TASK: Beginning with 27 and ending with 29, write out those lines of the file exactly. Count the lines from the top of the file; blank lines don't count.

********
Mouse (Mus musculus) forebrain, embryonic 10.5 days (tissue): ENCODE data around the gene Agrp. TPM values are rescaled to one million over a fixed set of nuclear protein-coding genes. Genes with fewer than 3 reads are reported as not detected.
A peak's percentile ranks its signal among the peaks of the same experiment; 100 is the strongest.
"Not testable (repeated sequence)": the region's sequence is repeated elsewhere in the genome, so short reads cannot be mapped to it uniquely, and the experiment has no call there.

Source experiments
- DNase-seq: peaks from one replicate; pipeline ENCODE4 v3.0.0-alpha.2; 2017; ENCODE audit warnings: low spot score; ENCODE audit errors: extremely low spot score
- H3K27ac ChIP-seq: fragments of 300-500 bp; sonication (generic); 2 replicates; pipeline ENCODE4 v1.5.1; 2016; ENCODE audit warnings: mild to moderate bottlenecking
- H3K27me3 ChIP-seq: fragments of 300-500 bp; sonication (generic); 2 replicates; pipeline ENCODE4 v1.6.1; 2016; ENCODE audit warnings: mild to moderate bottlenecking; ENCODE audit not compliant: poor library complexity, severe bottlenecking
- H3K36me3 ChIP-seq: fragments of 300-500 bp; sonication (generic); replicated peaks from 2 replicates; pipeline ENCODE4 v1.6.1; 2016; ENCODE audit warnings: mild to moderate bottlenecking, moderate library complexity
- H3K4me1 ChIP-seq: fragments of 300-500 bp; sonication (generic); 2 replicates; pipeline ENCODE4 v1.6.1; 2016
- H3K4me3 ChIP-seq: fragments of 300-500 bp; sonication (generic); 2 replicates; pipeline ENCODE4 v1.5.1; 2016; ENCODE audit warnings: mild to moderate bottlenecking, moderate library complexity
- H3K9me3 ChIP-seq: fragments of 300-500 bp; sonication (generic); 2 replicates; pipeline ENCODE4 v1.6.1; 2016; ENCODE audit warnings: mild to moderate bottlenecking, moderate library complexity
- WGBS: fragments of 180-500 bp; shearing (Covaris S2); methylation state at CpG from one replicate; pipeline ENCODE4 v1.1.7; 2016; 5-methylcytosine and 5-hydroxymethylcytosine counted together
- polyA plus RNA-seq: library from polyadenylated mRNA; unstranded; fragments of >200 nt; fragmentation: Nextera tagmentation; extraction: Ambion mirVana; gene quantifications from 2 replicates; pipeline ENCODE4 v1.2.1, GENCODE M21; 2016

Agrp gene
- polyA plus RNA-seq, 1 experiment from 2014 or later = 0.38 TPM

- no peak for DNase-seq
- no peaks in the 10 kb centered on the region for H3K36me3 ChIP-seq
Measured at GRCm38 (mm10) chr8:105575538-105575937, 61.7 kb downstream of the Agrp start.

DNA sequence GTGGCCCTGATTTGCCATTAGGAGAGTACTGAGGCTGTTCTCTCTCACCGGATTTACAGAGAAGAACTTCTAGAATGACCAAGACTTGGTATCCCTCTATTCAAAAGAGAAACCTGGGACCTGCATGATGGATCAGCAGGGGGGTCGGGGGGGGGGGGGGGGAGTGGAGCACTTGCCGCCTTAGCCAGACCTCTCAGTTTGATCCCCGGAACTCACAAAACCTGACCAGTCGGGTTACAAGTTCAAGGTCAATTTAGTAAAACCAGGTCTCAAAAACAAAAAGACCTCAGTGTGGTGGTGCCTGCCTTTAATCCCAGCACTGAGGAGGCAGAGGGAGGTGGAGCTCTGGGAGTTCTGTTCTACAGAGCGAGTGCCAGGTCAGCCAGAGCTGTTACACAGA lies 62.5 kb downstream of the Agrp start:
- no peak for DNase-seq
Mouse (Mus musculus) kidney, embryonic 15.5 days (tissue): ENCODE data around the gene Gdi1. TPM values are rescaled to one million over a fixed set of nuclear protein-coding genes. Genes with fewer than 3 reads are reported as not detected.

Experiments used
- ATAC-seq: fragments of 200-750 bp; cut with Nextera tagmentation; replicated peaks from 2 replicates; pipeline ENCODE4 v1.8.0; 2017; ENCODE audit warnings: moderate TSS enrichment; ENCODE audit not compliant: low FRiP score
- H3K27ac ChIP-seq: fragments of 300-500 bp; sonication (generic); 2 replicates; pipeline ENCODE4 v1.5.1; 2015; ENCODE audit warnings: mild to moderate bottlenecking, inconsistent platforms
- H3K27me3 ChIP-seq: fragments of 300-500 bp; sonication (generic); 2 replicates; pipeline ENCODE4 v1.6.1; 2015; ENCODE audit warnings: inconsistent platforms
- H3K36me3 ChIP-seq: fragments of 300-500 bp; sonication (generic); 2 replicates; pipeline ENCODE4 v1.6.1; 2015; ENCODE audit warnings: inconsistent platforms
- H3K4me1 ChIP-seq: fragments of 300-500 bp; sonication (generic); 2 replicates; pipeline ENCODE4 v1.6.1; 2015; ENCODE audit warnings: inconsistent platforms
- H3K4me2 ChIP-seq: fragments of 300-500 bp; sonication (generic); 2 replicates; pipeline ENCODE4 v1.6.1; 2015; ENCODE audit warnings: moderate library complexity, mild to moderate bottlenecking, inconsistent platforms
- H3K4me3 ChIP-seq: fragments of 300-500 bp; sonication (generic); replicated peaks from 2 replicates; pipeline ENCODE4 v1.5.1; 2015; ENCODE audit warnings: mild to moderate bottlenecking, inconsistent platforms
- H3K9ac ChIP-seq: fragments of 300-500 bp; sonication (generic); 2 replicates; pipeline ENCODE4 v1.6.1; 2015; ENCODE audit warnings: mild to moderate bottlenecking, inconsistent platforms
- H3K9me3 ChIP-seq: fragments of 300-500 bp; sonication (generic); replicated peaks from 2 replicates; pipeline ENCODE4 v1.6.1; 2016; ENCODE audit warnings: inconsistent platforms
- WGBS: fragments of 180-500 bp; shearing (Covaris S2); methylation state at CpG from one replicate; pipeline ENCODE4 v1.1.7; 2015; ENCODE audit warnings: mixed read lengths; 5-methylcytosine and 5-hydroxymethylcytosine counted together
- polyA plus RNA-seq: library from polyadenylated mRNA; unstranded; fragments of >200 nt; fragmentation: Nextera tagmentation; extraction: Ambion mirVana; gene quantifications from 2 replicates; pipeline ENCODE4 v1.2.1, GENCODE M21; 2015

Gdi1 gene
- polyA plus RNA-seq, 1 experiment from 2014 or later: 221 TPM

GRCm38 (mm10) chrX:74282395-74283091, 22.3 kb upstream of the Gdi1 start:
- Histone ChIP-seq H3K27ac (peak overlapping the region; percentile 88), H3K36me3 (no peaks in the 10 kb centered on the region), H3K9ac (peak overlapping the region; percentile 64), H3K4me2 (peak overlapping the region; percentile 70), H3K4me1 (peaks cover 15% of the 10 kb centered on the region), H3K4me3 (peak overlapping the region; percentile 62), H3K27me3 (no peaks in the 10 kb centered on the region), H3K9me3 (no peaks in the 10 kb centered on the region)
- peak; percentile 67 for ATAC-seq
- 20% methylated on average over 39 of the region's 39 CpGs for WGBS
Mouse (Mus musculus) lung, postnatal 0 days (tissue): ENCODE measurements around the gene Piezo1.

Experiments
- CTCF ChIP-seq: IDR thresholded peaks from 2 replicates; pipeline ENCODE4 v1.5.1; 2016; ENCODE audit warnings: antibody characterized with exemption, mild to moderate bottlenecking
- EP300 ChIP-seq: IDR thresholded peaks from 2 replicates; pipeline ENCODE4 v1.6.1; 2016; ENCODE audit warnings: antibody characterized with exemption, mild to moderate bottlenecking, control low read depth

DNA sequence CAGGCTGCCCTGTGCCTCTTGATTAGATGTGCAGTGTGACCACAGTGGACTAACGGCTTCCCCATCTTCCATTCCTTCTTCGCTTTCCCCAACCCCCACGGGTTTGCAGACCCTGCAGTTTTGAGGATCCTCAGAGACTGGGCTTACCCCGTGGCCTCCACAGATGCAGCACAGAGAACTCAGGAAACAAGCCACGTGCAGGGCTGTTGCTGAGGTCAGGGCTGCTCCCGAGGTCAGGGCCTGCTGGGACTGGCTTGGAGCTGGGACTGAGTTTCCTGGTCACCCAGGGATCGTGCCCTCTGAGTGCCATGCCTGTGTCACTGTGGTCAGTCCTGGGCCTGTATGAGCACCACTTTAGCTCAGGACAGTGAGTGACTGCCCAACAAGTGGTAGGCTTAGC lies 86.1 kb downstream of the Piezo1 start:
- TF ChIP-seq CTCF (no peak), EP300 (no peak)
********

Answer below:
- H3K4me1 ChIP-seq: fragments of 300-500 bp; sonication (generic); 2 replicates; pipeline ENCODE4 v1.6.1; 2015; ENCODE audit warnings: inconsistent platforms
- H3K4me2 ChIP-seq: fragments of 300-500 bp; sonication (generic); 2 replicates; pipeline ENCODE4 v1.6.1; 2015; ENCODE audit warnings: moderate library complexity, mild to moderate bottlenecking, inconsistent platforms
- H3K4me3 ChIP-seq: fragments of 300-500 bp; sonication (generic); replicated peaks from 2 replicates; pipeline ENCODE4 v1.5.1; 2015; ENCODE audit warnings: mild to moderate bottlenecking, inconsistent platforms